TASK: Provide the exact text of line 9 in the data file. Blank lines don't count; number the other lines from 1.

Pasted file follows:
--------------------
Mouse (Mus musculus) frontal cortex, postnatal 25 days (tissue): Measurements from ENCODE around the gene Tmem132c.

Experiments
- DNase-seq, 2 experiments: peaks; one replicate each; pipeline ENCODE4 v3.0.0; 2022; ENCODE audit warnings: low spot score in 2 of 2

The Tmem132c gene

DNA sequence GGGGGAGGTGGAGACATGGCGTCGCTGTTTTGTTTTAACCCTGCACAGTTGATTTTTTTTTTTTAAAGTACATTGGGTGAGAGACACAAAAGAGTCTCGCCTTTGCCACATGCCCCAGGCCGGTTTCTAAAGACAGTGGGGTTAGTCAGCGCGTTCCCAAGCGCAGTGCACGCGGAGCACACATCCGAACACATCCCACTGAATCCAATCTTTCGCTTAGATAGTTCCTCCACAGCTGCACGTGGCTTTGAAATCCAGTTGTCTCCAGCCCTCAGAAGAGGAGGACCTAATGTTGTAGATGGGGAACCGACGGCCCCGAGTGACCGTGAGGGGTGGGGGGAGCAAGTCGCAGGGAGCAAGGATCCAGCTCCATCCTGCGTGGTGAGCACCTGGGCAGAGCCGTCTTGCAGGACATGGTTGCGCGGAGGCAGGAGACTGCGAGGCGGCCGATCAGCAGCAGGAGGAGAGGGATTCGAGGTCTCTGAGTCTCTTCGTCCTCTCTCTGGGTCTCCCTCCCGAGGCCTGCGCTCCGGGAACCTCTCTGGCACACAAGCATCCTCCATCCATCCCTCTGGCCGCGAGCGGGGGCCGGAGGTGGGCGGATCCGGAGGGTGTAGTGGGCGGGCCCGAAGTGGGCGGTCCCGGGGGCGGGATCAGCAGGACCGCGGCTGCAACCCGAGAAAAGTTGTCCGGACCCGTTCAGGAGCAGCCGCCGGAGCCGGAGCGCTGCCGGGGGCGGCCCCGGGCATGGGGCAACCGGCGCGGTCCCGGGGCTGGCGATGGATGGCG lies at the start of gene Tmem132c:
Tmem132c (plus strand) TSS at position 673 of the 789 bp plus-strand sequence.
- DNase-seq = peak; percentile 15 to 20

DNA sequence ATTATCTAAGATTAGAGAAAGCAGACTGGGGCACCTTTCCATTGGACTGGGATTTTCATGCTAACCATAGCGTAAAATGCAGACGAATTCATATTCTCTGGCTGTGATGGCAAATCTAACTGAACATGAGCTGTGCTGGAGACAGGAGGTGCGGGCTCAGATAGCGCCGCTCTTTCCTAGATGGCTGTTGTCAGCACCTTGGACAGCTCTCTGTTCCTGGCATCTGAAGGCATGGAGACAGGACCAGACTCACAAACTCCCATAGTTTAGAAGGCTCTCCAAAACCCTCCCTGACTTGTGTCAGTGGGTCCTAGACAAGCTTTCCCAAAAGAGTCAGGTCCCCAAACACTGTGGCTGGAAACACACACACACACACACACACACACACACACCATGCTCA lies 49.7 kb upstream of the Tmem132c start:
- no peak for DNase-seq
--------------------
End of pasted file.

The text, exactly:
- no peak for DNase-seq